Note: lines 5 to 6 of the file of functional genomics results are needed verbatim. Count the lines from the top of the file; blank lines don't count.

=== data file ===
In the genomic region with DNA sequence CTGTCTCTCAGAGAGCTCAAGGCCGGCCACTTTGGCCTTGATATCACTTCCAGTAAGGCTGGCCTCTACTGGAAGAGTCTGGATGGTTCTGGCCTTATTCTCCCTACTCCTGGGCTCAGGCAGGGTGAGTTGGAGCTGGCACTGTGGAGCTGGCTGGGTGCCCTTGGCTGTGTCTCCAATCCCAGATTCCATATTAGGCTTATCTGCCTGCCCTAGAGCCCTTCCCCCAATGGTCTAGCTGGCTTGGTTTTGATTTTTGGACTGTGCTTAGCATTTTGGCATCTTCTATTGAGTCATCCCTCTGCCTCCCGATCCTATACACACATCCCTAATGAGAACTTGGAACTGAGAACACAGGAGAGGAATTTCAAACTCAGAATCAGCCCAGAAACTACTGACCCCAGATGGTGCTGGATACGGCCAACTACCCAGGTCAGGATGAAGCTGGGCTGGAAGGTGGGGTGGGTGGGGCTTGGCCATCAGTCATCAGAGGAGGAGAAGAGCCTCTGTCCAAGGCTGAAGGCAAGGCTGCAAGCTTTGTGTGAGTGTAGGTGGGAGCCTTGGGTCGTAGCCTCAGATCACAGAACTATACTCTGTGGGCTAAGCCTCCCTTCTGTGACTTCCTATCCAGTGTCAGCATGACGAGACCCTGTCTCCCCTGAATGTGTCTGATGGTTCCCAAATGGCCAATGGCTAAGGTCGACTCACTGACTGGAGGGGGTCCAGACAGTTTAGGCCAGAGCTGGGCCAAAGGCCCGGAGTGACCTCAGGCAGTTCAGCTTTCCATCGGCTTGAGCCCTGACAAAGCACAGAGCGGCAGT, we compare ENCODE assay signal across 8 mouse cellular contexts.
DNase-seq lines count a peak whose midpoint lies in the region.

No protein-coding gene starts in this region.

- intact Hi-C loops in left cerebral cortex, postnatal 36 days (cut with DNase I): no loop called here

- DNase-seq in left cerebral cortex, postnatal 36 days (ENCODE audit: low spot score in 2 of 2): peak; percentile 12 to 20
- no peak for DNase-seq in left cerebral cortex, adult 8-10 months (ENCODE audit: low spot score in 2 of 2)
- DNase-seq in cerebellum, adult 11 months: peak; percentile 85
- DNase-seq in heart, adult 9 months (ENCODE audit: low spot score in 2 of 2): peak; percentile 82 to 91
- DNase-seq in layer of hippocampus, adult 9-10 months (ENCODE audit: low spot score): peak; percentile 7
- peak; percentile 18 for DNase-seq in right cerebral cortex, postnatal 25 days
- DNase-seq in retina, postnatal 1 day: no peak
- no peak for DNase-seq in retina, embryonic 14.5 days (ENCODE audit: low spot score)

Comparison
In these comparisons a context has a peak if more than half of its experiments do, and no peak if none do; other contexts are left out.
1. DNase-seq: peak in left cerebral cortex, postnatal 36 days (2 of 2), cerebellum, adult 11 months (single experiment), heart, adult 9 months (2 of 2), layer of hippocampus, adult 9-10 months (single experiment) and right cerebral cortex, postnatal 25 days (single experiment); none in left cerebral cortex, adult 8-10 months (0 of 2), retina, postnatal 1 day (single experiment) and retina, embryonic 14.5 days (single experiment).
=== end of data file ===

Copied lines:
- DNase-seq in left cerebral cortex, postnatal 36 days (ENCODE audit: low spot score in 2 of 2): peak; percentile 12 to 20
- no peak for DNase-seq in left cerebral cortex, adult 8-10 months (ENCODE audit: low spot score in 2 of 2)